Contemporary American scholars differ from their British counterparts, having greater access to Indian society and Indian collaborators. American Orientalism has a great impact. Malhotra describes the circumstances in which American Orientalism grew and how it differs from European Orientalism. According to Malhotra it is influenced by Marxism, using a liberation philology,[note 1] which under the guise of empowering social groups such as dalits, women and Muslims pits them against each other and against Hinduism.
Malhotra gives special attention to Sheldon Pollock. According to Malhotra, Pollock is determined in "utterly purging Sanskrit studies of their sacred dimension." Malhotra singles out Pollock as being exemplary of this American Orientalism, since he is considered its foremost exponent, and Malhotra wants to realise a maximum impact with his criticism of American Orientalism.
According to Malhotra, Pollock separates the spiritual transcendent aspect of Sanskrit, paramarthika, from the mundane worldly aspect, vyavaharika. Pollock then dismisses the paramarthika as being irrational. Malhotra further states that Pollock is incorrect in portraying kāvya, a Sanskrit literary style used by Indian court poets, as fundamentally different from Vedic ideas. He states that Pollock "secularises" the kāvya literature by removing its transcendental dimensions.
Bibek Debroy in his review states that,
The essential point is about the discourse being captured by a certain Western approach, which is no longer purely Western, but is increasingly being internalised and portrayed as an Indian approach too, since many Indian Indologists, historians and journalists have studied in the West and are part of the same intellectual networks and support systems.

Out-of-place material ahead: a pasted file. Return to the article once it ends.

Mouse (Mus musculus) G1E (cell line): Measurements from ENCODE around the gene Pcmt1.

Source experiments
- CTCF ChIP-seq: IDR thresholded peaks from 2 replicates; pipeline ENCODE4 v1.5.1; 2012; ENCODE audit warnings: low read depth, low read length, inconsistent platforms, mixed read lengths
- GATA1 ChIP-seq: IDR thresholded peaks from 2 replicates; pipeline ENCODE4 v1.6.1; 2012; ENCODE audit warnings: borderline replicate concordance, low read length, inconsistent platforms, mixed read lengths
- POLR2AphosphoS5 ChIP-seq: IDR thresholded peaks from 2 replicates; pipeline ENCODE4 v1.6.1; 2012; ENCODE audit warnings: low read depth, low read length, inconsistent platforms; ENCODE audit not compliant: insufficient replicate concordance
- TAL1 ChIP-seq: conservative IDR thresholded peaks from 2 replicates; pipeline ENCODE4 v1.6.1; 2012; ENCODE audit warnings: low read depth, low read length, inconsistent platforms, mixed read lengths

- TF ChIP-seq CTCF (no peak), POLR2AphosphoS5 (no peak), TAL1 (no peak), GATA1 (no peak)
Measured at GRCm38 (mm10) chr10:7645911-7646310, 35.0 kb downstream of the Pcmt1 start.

According to Bibek Debroy, The Battle for Sanskrit follows the traditional Indian style mentioned in the Sanskrit tarka shastra tradition of reasoning. "You cite your opponent’s argument (purva paksha) and counter it with your own argument (uttara paksha)". Bibek Debroy writes, "Malhotra does the same with Pollock, setting out the Pollock arguments first and focusing particularly on Pollock’s views on the Valmiki Ramayana." According to Debroy, Malhotra agrees that there's no 'one true' approach in this, rather he wants the "home team" to be "energized". This book is best understood as an exhortation for that alternative paradigm. Bibek Debroy believes that even though the book has been labelled a ‘Battle for Sanskrit’, it is about our legacy and believes that "for people to be persuaded that this would be a terrible idea, this is a wonderful book that needs to be read and disseminated."
The book found support from writers who call to join this "battle," like R. Jagannathan of Swarajya,[note 2] Rajeev Srinivasan,[note 3] and Aditi Banerjee, who has co-authored a book with Malhotra.[note 4]
The 'network of trust' created by the book is said to have caused 132 academics from India to sign a petition asking for the removal of Sheldon Pollock from the editorship of the Murty Classical Library of India.
Battle for Sanskrit was discussed extensively in an article in Jankriti International Magazine by Ayesha Tahera Rashid.